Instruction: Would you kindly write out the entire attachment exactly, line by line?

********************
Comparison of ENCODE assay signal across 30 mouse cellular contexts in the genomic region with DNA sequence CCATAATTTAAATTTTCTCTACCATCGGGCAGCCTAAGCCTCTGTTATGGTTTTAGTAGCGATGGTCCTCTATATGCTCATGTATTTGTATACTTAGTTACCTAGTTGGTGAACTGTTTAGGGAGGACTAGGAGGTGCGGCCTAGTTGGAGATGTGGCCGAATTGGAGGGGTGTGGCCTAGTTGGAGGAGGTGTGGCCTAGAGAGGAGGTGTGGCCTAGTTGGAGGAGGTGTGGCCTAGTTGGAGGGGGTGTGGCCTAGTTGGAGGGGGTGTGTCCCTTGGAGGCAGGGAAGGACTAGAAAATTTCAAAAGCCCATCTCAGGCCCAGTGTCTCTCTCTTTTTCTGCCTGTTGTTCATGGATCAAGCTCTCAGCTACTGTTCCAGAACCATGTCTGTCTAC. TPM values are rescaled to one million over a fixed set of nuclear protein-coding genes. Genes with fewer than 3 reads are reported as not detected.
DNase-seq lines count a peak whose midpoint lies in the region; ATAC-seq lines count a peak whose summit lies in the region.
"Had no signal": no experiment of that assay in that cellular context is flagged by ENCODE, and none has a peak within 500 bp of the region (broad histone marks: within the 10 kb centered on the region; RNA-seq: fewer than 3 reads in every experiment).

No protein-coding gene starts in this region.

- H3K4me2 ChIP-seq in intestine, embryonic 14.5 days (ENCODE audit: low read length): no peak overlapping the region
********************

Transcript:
Comparison of ENCODE assay signal across 30 mouse cellular contexts in the genomic region with DNA sequence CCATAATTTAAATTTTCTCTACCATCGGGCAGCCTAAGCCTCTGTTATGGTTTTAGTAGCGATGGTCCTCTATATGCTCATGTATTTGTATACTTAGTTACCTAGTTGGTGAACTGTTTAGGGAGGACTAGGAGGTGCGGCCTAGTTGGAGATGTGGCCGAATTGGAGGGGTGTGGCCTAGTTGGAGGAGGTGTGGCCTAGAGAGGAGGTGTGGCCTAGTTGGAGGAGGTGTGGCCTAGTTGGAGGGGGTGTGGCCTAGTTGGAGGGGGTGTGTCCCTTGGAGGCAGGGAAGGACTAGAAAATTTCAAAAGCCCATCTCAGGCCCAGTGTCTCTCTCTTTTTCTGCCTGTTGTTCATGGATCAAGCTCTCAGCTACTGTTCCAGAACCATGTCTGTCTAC. TPM values are rescaled to one million over a fixed set of nuclear protein-coding genes. Genes with fewer than 3 reads are reported as not detected.
DNase-seq lines count a peak whose midpoint lies in the region; ATAC-seq lines count a peak whose summit lies in the region.
"Had no signal": no experiment of that assay in that cellular context is flagged by ENCODE, and none has a peak within 500 bp of the region (broad histone marks: within the 10 kb centered on the region; RNA-seq: fewer than 3 reads in every experiment).

No protein-coding gene starts in this region.

- H3K4me2 ChIP-seq in intestine, embryonic 14.5 days (ENCODE audit: low read length): no peak overlapping the region